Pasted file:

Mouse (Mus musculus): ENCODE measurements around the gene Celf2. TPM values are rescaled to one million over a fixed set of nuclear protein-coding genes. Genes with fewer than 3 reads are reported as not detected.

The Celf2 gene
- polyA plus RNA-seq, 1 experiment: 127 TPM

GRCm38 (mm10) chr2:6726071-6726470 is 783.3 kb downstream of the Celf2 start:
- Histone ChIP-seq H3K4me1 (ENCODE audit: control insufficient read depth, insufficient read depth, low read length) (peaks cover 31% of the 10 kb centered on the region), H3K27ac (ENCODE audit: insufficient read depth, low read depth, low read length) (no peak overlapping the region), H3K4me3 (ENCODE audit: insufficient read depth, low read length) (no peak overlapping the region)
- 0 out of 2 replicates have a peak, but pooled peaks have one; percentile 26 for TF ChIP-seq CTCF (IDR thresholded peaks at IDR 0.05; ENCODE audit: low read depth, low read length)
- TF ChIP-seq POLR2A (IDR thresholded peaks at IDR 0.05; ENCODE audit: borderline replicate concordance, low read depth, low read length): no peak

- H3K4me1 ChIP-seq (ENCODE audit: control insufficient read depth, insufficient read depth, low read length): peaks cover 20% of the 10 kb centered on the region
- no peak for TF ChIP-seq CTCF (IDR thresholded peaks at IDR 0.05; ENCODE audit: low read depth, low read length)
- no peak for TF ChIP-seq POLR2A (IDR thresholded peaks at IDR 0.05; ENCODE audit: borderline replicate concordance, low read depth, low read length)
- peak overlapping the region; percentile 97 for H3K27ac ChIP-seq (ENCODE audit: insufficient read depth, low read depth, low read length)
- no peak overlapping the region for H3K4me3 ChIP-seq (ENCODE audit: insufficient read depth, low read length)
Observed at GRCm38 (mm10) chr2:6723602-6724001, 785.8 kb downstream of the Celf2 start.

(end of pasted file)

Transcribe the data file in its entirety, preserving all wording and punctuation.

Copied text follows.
Mouse (Mus musculus): ENCODE measurements around the gene Celf2. TPM values are rescaled to one million over a fixed set of nuclear protein-coding genes. Genes with fewer than 3 reads are reported as not detected.

The Celf2 gene
- polyA plus RNA-seq, 1 experiment: 127 TPM

GRCm38 (mm10) chr2:6726071-6726470 is 783.3 kb downstream of the Celf2 start:
- Histone ChIP-seq H3K4me1 (ENCODE audit: control insufficient read depth, insufficient read depth, low read length) (peaks cover 31% of the 10 kb centered on the region), H3K27ac (ENCODE audit: insufficient read depth, low read depth, low read length) (no peak overlapping the region), H3K4me3 (ENCODE audit: insufficient read depth, low read length) (no peak overlapping the region)
- 0 out of 2 replicates have a peak, but pooled peaks have one; percentile 26 for TF ChIP-seq CTCF (IDR thresholded peaks at IDR 0.05; ENCODE audit: low read depth, low read length)
- TF ChIP-seq POLR2A (IDR thresholded peaks at IDR 0.05; ENCODE audit: borderline replicate concordance, low read depth, low read length): no peak

- H3K4me1 ChIP-seq (ENCODE audit: control insufficient read depth, insufficient read depth, low read length): peaks cover 20% of the 10 kb centered on the region
- no peak for TF ChIP-seq CTCF (IDR thresholded peaks at IDR 0.05; ENCODE audit: low read depth, low read length)
- no peak for TF ChIP-seq POLR2A (IDR thresholded peaks at IDR 0.05; ENCODE audit: borderline replicate concordance, low read depth, low read length)
- peak overlapping the region; percentile 97 for H3K27ac ChIP-seq (ENCODE audit: insufficient read depth, low read depth, low read length)
- no peak overlapping the region for H3K4me3 ChIP-seq (ENCODE audit: insufficient read depth, low read length)
Observed at GRCm38 (mm10) chr2:6723602-6724001, 785.8 kb downstream of the Celf2 start.